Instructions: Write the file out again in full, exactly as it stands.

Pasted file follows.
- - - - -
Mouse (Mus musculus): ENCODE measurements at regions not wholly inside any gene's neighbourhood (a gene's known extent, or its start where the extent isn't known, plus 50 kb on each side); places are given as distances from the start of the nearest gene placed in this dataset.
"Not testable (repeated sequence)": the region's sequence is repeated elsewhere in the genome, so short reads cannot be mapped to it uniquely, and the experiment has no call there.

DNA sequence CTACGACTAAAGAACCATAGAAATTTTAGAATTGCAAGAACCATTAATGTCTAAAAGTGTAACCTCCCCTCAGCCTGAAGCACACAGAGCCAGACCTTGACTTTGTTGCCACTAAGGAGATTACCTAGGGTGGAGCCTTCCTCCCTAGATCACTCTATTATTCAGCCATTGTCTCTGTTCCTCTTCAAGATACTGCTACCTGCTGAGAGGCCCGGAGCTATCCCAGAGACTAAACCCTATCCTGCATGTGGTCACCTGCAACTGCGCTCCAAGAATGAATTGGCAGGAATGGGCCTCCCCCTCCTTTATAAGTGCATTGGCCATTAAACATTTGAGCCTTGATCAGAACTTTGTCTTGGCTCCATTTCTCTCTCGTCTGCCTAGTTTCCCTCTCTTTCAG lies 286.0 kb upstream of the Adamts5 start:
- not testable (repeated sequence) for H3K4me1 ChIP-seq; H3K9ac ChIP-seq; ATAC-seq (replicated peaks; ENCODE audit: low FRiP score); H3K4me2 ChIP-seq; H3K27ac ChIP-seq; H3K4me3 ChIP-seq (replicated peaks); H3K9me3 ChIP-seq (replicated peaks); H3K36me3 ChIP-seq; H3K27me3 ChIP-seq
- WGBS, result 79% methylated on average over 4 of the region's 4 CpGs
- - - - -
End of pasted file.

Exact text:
Mouse (Mus musculus): ENCODE measurements at regions not wholly inside any gene's neighbourhood (a gene's known extent, or its start where the extent isn't known, plus 50 kb on each side); places are given as distances from the start of the nearest gene placed in this dataset.
"Not testable (repeated sequence)": the region's sequence is repeated elsewhere in the genome, so short reads cannot be mapped to it uniquely, and the experiment has no call there.

DNA sequence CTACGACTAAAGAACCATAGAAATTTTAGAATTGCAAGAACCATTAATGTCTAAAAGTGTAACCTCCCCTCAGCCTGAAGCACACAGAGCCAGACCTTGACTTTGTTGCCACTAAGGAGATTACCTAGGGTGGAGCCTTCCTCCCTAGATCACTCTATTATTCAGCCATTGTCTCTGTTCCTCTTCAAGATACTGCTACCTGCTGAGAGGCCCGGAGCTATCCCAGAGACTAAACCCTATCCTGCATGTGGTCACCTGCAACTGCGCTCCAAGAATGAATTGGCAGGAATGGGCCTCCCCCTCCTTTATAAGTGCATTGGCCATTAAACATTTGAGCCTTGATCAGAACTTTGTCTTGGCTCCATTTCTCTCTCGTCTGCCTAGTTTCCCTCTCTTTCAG lies 286.0 kb upstream of the Adamts5 start:
- not testable (repeated sequence) for H3K4me1 ChIP-seq; H3K9ac ChIP-seq; ATAC-seq (replicated peaks; ENCODE audit: low FRiP score); H3K4me2 ChIP-seq; H3K27ac ChIP-seq; H3K4me3 ChIP-seq (replicated peaks); H3K9me3 ChIP-seq (replicated peaks); H3K36me3 ChIP-seq; H3K27me3 ChIP-seq
- WGBS, result 79% methylated on average over 4 of the region's 4 CpGs